7. Peggy Darras Lintner says:

    Well written article, Jesse. As a former chicken raiser for many years, I agree with everything you said. I’m happy to buy Nellie’s eggs knowing their chickens are well taken care of!

  8. Audrey says:

    You don’t need to climb on the backs of small farmers to sell your eggs. Pasturing chickens is the farthest thing from wasteful. I honestly question how your pasture stays so full and green, I have never in my life seen a fenced area for chickens that actually looks like that. Maybe if the chickens are only in it for the pictures. Chickens destroy whatever land they are on, they are vigorous foragers. Most small farmers who are pasturing use chicken tractors for this very reason. So the birds actually have access to fresh pasture every day. Its called Holistic Management, look it up, its the future of farming. Free Range is just a stepping stone. I congratulate you on what you’re doing, much better than cage free. But trying to make it sound like pastured is wasteful? Really? It makes you sound ignorant, and you have a lot of good info on your website. Its not a matter of more space, its a matter of fresh space. Because there is just no way you can have a grassy pasture if theres chickens in it all the time. You either rotate the pasture or the chickens, so which one are you doing? Do your chickens have access to more than one pasture? Or do you rest the pasture by keeping them inside the barn? Im sorry but Im a farmer who can’t be fooled by a couple cute pictures. Thanks, no hard feelings.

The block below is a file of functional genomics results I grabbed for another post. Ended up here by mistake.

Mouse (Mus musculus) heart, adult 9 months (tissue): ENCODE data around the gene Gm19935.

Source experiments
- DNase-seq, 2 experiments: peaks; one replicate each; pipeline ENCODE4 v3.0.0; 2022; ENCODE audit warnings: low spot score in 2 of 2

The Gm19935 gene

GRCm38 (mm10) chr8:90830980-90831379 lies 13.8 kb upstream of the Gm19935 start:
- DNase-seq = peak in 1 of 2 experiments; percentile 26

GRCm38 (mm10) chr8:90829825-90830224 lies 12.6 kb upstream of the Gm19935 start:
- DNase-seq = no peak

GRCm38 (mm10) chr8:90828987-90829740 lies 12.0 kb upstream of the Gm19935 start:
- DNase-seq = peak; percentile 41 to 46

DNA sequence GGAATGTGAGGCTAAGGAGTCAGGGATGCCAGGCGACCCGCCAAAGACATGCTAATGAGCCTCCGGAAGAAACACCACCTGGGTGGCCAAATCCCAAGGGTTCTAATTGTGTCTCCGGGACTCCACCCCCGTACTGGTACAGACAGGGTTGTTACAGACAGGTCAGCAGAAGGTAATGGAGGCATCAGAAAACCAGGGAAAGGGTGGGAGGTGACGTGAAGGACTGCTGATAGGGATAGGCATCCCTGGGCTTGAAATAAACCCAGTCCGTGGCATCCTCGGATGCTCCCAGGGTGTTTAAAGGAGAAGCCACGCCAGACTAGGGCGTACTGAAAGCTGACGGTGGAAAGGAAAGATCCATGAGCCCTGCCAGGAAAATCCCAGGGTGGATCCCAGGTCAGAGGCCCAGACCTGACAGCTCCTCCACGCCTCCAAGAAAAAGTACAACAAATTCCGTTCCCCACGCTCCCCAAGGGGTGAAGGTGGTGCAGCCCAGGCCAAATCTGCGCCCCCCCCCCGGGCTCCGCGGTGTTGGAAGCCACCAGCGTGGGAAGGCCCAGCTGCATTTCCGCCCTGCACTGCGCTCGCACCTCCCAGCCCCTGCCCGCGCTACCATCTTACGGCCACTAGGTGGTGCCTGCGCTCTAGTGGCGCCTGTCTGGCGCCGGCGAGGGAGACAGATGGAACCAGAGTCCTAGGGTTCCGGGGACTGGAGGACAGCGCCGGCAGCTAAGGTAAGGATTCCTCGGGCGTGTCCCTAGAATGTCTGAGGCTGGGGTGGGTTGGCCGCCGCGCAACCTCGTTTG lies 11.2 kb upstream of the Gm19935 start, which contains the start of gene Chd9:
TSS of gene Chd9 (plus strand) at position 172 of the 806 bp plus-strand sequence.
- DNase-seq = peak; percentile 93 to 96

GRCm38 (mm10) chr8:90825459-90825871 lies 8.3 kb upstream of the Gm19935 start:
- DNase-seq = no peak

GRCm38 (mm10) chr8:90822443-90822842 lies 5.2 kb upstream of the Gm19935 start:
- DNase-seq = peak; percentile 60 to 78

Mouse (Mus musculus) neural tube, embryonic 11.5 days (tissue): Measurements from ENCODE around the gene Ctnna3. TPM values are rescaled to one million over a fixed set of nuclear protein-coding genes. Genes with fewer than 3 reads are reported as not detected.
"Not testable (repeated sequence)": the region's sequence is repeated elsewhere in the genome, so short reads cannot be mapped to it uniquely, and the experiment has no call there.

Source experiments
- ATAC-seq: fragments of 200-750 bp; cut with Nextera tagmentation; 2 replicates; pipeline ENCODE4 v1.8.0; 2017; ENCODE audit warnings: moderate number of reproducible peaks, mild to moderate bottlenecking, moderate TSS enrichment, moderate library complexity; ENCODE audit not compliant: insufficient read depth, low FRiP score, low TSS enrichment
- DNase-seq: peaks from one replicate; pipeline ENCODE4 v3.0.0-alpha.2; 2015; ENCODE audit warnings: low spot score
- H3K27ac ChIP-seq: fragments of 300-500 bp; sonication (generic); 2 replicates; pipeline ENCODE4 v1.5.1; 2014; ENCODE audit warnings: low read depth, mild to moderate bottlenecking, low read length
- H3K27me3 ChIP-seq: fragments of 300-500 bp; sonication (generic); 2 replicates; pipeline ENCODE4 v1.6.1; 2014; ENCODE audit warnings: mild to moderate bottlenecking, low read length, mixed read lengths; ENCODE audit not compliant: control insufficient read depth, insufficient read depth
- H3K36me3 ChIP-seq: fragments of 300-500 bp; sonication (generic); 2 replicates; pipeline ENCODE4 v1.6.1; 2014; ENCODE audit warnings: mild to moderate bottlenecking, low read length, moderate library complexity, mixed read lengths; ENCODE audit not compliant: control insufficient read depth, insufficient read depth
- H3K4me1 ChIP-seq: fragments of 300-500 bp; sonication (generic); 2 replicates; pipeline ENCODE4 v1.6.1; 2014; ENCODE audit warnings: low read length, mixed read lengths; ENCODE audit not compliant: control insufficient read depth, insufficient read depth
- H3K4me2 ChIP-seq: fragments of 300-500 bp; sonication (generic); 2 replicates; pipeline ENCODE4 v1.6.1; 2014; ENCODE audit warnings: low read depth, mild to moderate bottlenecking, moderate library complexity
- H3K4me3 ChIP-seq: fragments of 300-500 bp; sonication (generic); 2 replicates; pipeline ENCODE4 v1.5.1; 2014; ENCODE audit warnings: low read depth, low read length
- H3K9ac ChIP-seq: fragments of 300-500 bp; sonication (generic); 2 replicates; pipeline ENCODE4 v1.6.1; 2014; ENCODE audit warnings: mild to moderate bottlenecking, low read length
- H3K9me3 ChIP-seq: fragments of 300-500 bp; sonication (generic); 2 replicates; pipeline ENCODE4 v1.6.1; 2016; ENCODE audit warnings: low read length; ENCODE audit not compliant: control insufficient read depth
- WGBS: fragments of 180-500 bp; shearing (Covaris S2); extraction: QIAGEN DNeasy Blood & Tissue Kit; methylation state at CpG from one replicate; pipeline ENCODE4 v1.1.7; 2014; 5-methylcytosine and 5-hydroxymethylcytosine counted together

1. Sarah Walls says:

      Thanks for your input and thoughtful response Audrey. First, let me say that we think there is room for all kinds of farms, from small, multi-use farms with crops and a variety of animals to backyard chicken coops for families or neighborhoods. We fully support all efforts to bring back a human scale to farming. Unfortunately, we, as a country, have a very long way to go still. Due to the economic disadvantage they face in a system that favors industrialization, more small farms go out of business every decade than start up. We also believe in an absolute baseline level of humane animal care best represented by the Certified Humane standard. Our goal as a company has been two-fold: provide a market for small egg farms (our typical farm is operated by the immediate family members alone) and to put a humane product on the shelves at a price that consumers are willing to pay. While that price is considerably higher than factory farmed eggs, it is still within reason for most American’s food budgets.